Do you have goals?  Like real, written, actionable goals? Most people don’t.

But I’m sure you do. Because you want to get the most out of your life.

But what if I told you that goals aren’t as important as every self-help book says they are?

What if I told you that habits are the foundation to success?

Goals and habits actually work together, but goals are nothing without habits.


We’ve all heard that we need goals. If we want to achieve anything in life, we need goals. Right?

Zig Ziglar says “if you aim at nothing, you’ll hit it every time.” And he uses that to explain why you must set goals.

Practically every popular productivity author talks about goals. Most speak of SMART goals:

  • Specific: Exactly and specifically what you what to accomplish.
  • Measurable: A way to know when the goal is accomplished.
  • Attainable: The goal must be something you can actually reach.
  • Realistic: Be honest with yourself about your capabilities, but aim high!
  • Time-Bound: There must be a date. A deadline.

Here’s the truth: goals are important, but they aren’t the most important thing.  Let’s talk about habits, and then tie them together. But I want you to know right now, goals are nothing without habits, and habits are much more important than goals.


Goals are only necessary to help form habits. Habits are what gets you to your goal. Habits are action.

In other words, it’s important to have goals and habits, but if you had to pick one, habits would be the best choice. Why? Because even actionable goals don’t directly prompt you to do anything. Sure, they’re a good starting place, but a goal in itself doesn’t specify action, only outcome.

So what about these habits? How do they work and how do they relate to goals?  Here’s the process:

  1. Set your goal. Make it SMART and write it down.
  2. Find your action habit(s). This is what will get you to your goal.
  3. Break it down. Figure out what you need to do each day to achieve your goal.
  4. Build your habit(s). Take smalls steps towards your goal, and increase the steps regularly.

Here’s what this looks like, very simplistically:

Set your goal:

“I will weigh 175 pounds by October 16.” Let’s assume a current weight of 195 and today is June 16.

Find your action habit(s):

“My action habits will be running and dieting.”

Break it down:

“I need to lose 20 pounds in 4 months, which is 5 pounds per month — roughly 0.16 pounds a day.”

Build your habit(s):

“I will start by running 0.25 miles 3x per week, and increase this by 0.25 each week until I get to two miles. I will diet 1 day per week and increase this by one day each week until I am dieting 6 days per week.”

It looks like Mr. Example would have a much better chance of achieving his goal with these last three steps added. You can’t just set a goal and walk away; there must be action habits to follow. In fact, let me explain why you don’t even need written goals, if you stick to your habits. But the “if you stick to your habits” part is much easier said than done.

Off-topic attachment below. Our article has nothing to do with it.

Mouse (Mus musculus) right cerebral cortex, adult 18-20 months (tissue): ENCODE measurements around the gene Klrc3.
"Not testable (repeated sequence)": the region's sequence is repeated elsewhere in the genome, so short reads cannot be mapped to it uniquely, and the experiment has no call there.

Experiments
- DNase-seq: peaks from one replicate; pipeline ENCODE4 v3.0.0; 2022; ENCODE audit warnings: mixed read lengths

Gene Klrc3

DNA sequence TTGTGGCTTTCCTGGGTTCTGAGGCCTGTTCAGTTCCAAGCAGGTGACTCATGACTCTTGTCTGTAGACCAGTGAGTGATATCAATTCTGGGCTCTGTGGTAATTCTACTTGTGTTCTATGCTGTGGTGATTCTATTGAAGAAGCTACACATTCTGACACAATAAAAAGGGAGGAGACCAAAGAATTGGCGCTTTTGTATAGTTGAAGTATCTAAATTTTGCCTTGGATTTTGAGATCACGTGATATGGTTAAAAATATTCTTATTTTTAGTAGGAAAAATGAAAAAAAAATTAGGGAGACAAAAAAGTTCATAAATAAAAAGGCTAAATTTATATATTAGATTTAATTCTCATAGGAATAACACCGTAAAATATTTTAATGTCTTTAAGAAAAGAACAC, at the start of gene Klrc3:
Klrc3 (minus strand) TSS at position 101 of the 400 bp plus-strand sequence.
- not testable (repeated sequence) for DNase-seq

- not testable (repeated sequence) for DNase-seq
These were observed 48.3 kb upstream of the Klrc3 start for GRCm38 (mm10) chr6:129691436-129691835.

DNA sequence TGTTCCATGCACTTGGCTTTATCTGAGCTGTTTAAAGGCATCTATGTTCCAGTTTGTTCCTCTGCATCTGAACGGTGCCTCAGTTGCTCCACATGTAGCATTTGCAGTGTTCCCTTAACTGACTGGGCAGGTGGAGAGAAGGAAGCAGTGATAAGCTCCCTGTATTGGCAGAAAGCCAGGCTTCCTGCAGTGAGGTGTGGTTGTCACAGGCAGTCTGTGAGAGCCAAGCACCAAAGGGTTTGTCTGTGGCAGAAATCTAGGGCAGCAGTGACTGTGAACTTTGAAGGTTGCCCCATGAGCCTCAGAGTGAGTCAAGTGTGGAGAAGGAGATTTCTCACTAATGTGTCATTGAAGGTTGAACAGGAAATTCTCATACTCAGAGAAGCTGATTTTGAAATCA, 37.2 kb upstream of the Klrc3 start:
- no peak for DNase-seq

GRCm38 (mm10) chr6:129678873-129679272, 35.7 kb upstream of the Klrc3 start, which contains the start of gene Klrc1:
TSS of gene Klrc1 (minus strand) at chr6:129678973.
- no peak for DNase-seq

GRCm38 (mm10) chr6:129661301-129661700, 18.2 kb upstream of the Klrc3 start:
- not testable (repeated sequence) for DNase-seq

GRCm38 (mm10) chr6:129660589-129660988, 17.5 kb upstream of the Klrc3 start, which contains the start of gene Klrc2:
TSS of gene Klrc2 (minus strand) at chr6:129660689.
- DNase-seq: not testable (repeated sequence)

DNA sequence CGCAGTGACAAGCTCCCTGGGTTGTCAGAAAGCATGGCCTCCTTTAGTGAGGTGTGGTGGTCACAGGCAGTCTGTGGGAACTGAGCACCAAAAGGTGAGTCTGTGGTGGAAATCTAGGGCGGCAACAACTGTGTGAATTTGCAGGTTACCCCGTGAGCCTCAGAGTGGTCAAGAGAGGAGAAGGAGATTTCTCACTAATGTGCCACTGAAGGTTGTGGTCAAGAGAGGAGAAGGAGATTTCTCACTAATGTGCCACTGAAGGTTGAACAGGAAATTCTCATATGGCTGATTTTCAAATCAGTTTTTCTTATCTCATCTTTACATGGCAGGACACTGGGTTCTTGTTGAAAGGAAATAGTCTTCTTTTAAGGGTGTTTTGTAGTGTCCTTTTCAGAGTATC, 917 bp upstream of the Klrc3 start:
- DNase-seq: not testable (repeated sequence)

Goals Aren’t Necessary If You Stick to Habits

I set goals.  Personally, I think everyone should, because they show you where you’re going, but it’s true that you don’t absolutely need goals. Habits are enough on their own. Before you unsubscribe and never come back to this blog again, let me explain:

In the example above, the action habits will most likely get Mr. Example to his goal, but even if he doesn’t hit the “October 16” goal, he will lose the 20 pounds shortly after, if he sticks to his habits. It’s all about habits.

If you decided you wanted to write a book, and you came up with an idea, decide which option would better serve you:

  1. You write down a goal to write a book by January, 2018.
  2. You implement the habit of writing 1,000 words per day.

You got it, the second one. Obviously these will work best together, but the problem is that goal setting can be hard, because you always either feel like the goal is too lofty, or not lofty enough, and this often leads people to forget their goals entirely. But it’s easy to start writing 100 words per day, and increase it by 100 each week, until you reach 1,000 words per day.

In summary, goals and habits work best when formed together, but if you had to pick one, pick habits. Every time.

A Word on “Visions”

I mentioned earlier that I set goals and build habits, but I also set a vision for every area of my life, and I feel like this is important, but don’t take this step until you’ve consistently set goals and built habits. Here’s how visions work, they’re actually above goals and habits. Now for the process and examples:

  1. Set a vision. “I will be a serious student of life. I will be a life learner.”
  2. Set a goal. “I will read 100 books by my 30th birthday”
  3. Set action habits. “Reading”
  4. Break it down. “I will read 10 books per year”
  5. Build the habit. “I will read for 5 minutes per day, increasing by 5 minutes per week, until I read for 1 hour per day.”

Why do you set the vision? Wouldn’t the goal and the habits cover everything? Kind of, but here’s the deal: you set a vision to keep you on track. You want to remember the whole reason you set the goal and built the habits in the first place, right? So set visions.

It’s easy to set a goal, hit it and then set another goal, but once you’ve done that several times, you may realize that you’re moving away from your vision.  The takeaway here is this: remember why you set the goal(s) in the first place by using a vision statement.

I believe the ideal scenario is to take one area at a time, set a vision, create a goal out of your vision, and build habits based on your goal. It’s a process that runs like a powerful machine once you get it down. The most powerful machine in the world.

Do you set goals, build habits, or both? Share your thoughts below!